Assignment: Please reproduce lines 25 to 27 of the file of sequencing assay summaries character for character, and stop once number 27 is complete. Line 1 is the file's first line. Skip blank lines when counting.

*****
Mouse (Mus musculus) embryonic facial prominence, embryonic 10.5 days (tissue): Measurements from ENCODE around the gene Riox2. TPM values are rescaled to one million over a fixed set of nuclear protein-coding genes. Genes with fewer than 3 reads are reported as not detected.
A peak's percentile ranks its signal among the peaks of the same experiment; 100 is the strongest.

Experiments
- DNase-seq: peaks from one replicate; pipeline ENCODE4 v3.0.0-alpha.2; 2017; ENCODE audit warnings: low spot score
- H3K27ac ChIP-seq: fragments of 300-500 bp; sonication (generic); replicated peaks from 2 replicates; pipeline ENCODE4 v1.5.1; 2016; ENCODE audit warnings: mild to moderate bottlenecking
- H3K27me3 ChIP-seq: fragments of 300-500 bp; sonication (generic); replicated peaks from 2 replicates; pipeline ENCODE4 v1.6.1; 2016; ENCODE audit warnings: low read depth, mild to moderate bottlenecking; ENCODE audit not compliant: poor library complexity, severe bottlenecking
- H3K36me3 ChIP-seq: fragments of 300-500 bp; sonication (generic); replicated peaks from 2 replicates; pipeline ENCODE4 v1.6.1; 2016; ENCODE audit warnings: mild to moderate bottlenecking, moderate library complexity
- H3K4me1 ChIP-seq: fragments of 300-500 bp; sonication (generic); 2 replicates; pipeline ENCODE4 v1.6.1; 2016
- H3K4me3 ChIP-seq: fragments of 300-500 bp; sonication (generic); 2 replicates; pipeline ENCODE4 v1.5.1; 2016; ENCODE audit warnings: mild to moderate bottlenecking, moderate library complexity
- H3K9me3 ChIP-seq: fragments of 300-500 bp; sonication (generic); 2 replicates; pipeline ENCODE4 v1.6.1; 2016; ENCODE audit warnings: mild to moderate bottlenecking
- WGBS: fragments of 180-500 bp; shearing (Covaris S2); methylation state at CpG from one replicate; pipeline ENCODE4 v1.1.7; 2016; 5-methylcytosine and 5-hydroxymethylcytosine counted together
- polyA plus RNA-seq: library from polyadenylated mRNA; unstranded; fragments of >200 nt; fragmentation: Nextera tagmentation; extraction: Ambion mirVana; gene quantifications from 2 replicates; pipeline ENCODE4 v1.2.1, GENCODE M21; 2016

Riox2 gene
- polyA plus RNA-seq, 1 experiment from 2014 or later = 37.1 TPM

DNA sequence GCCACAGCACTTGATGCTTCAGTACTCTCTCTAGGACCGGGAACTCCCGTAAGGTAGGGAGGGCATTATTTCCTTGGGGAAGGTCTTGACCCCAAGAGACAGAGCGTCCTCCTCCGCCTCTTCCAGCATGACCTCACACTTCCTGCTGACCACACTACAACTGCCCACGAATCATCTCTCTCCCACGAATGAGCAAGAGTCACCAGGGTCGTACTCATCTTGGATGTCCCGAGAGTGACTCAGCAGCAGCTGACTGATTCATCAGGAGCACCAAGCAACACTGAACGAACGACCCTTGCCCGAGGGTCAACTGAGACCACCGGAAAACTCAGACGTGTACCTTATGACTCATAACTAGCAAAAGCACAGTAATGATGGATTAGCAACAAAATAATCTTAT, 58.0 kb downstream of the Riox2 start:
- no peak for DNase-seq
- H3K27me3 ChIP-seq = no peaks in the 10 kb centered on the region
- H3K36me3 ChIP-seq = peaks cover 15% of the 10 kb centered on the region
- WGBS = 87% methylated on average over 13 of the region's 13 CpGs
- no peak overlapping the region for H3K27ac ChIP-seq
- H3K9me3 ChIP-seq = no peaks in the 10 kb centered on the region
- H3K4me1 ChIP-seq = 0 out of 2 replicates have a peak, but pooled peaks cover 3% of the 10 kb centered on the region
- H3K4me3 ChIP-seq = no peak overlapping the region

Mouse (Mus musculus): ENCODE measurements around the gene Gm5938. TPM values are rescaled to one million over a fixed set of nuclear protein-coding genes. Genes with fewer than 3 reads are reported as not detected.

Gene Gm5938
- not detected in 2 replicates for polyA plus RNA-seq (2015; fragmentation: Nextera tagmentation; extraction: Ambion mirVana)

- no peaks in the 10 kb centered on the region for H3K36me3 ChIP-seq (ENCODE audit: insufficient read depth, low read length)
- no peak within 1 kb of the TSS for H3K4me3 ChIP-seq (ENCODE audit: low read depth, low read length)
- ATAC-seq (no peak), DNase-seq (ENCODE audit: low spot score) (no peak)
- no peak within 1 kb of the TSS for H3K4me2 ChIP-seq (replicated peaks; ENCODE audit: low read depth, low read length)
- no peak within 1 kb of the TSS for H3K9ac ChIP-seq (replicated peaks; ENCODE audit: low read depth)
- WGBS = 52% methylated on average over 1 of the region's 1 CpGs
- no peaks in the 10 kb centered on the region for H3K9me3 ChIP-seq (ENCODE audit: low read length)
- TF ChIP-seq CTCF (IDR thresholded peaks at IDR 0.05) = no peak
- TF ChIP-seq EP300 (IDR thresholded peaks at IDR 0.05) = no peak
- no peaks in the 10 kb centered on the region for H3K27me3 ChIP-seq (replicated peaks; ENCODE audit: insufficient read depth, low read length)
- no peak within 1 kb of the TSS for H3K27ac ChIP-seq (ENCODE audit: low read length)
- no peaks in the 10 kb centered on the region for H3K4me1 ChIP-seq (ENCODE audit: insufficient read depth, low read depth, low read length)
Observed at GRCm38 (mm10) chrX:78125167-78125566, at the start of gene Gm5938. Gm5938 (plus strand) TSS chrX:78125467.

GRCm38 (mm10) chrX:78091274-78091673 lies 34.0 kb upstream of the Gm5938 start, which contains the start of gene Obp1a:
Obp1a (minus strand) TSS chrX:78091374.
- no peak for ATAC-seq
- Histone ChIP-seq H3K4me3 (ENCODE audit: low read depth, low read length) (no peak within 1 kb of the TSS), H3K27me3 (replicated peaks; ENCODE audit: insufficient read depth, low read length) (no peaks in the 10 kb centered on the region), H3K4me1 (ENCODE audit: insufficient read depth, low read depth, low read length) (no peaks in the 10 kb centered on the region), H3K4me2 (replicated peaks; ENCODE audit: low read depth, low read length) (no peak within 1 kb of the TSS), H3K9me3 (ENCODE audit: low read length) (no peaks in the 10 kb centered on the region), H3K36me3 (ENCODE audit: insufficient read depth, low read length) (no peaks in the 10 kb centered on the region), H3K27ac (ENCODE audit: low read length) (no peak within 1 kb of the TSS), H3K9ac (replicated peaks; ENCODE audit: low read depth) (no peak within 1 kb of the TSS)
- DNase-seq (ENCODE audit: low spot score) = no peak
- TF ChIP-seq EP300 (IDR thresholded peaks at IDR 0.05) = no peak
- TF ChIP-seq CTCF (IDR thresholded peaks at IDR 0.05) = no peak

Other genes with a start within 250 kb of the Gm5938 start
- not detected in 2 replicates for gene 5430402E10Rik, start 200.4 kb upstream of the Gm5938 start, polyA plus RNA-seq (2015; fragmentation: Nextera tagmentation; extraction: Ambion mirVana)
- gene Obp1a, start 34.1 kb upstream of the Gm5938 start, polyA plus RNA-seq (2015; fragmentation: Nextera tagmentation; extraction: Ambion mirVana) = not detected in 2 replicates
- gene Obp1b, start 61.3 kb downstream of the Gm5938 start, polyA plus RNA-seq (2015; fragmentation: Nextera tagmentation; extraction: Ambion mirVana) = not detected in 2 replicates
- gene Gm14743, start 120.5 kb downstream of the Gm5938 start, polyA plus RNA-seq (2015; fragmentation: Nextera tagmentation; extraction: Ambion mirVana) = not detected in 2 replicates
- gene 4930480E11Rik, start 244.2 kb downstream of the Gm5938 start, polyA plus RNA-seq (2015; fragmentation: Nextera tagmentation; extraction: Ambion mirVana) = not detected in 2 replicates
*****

Gene Gm5938
- not detected in 2 replicates for polyA plus RNA-seq (2015; fragmentation: Nextera tagmentation; extraction: Ambion mirVana)

- no peaks in the 10 kb centered on the region for H3K36me3 ChIP-seq (ENCODE audit: insufficient read depth, low read length)